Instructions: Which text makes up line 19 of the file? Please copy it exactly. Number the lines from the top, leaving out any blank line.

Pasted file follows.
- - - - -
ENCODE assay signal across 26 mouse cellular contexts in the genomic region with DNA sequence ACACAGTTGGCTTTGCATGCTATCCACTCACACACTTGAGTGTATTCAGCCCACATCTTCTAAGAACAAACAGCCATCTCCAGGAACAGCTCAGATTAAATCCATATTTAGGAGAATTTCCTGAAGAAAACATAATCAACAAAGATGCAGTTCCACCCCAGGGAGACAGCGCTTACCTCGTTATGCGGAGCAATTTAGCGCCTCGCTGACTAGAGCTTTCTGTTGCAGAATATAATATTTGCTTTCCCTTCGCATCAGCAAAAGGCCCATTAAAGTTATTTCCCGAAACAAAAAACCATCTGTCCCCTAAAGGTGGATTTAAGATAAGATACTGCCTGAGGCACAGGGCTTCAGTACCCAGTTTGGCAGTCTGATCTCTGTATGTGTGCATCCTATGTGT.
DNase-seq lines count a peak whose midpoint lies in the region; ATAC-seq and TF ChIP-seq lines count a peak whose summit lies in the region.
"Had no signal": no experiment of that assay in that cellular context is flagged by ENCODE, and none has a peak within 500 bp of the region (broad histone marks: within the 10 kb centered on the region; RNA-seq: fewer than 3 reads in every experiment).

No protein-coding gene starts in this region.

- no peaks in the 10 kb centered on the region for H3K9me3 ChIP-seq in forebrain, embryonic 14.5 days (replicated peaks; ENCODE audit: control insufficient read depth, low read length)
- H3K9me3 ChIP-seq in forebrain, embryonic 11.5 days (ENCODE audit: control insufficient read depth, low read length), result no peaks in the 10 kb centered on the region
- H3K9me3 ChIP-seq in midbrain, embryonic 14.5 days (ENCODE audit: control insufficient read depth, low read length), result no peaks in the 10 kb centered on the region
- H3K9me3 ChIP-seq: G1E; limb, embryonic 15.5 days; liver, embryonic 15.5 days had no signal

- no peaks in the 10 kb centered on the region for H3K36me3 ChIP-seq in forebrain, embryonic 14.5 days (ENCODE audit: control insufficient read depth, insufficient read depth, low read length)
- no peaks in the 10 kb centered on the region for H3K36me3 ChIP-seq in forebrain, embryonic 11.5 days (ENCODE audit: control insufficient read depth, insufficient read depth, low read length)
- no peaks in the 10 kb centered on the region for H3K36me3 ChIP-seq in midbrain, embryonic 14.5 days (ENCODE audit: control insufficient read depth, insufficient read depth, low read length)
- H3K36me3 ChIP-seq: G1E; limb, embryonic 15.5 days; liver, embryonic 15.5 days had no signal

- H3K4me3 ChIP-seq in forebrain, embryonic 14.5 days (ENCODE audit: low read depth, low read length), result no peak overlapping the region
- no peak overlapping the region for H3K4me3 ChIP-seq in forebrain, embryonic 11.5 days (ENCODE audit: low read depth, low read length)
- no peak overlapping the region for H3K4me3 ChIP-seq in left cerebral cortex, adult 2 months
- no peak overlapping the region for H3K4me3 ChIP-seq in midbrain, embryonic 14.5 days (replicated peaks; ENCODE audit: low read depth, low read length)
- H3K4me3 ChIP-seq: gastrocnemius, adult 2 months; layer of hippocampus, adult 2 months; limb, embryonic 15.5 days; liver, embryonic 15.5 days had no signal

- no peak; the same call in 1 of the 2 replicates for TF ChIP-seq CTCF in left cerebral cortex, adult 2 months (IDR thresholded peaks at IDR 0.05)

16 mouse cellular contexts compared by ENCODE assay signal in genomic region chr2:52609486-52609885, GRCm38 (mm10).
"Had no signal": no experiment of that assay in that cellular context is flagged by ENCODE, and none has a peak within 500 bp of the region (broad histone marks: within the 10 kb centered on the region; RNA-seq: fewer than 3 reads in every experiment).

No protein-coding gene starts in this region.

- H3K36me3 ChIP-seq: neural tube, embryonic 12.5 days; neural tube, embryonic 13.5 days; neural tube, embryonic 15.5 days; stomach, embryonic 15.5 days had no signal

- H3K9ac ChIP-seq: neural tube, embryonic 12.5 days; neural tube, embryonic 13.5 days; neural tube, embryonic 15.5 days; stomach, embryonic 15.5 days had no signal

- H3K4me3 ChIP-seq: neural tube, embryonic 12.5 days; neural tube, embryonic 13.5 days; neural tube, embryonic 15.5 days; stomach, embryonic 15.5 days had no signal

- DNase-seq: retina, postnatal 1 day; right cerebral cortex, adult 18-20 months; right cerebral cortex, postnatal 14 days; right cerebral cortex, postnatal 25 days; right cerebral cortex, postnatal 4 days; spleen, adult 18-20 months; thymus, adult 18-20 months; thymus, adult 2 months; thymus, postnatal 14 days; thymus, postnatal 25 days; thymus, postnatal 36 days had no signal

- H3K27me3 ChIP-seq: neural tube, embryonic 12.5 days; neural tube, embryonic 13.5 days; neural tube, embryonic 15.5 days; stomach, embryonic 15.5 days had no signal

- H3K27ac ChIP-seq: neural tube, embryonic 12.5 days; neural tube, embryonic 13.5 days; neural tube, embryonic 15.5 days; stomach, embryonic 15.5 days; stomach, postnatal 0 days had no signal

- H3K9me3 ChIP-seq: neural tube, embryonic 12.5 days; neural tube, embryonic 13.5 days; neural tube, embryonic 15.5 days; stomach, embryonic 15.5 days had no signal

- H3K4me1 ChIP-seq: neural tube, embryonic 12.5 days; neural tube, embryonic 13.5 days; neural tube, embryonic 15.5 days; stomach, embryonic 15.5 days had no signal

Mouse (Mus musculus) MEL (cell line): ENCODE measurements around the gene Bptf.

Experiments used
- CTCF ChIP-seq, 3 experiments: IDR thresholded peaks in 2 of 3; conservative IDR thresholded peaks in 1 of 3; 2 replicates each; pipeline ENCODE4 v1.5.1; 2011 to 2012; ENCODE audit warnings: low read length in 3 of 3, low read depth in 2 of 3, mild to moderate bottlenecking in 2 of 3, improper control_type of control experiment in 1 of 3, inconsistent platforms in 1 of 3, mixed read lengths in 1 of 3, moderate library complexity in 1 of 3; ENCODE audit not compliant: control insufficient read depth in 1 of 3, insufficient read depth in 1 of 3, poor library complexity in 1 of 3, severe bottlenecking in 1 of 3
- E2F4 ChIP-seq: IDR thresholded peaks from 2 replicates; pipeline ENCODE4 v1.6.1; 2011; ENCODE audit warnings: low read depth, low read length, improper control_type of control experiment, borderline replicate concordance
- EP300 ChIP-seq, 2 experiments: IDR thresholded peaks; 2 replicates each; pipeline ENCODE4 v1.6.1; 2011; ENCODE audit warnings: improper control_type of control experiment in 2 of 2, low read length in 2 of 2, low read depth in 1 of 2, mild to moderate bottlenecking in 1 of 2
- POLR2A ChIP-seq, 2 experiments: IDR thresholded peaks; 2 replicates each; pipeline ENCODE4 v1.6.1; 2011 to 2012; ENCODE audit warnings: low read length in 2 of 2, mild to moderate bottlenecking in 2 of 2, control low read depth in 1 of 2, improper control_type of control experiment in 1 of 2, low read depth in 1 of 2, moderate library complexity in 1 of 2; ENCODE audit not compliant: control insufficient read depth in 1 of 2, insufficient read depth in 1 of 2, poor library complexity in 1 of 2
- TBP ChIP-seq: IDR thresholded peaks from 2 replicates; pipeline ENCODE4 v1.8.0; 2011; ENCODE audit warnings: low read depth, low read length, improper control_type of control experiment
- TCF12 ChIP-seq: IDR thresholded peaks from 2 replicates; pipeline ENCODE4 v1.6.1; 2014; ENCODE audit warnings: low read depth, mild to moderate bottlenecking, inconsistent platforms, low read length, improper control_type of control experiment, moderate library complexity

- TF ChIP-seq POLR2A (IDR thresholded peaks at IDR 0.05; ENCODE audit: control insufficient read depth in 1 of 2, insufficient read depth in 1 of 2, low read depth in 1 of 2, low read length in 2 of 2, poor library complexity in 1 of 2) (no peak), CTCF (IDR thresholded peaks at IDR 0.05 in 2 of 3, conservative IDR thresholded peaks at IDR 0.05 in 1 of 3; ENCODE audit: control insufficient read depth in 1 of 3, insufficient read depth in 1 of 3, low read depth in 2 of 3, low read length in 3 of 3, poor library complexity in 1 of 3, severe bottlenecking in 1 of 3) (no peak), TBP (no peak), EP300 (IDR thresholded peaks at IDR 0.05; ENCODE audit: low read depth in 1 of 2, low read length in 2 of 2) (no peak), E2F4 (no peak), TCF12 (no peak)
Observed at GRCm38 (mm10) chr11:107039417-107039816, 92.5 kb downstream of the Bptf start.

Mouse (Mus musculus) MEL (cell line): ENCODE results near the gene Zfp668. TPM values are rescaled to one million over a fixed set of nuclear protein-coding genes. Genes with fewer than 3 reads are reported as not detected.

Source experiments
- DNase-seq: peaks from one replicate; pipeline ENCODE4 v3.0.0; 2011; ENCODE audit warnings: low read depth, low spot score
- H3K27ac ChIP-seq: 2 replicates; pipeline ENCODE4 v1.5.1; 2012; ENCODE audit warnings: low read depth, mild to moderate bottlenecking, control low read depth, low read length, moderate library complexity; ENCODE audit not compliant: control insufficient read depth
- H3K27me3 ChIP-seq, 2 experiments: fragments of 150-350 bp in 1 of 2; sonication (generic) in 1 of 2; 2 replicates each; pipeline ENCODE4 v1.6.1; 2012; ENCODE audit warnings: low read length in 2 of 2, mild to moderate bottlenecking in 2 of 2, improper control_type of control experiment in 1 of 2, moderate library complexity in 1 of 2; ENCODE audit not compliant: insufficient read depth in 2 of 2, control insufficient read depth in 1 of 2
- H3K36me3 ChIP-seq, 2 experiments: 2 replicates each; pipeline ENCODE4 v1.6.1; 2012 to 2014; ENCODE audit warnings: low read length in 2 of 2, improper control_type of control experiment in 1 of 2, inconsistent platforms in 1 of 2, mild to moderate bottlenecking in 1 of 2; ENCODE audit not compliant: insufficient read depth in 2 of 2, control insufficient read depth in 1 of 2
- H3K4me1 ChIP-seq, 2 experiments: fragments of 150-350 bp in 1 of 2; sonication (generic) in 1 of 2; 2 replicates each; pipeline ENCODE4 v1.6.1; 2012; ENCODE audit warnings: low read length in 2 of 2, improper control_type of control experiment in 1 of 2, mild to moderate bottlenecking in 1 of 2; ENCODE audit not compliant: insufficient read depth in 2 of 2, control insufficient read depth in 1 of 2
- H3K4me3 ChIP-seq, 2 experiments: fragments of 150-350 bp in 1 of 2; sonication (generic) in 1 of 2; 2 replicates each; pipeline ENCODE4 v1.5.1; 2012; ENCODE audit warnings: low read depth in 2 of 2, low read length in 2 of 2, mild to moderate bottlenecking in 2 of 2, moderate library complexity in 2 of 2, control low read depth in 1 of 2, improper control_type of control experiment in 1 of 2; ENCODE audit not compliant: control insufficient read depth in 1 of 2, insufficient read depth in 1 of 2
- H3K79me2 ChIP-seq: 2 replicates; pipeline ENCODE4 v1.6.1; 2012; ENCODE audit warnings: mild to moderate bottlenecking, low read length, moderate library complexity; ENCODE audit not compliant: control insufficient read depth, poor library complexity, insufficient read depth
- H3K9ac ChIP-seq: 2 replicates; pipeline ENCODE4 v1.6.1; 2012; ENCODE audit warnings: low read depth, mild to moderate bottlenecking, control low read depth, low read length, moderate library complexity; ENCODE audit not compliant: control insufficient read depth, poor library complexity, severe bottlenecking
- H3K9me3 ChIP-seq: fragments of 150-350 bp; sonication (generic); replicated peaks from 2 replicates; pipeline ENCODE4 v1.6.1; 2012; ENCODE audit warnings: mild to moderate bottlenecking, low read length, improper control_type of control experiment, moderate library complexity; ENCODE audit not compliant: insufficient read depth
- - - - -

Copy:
16 mouse cellular contexts compared by ENCODE assay signal in genomic region chr2:52609486-52609885, GRCm38 (mm10).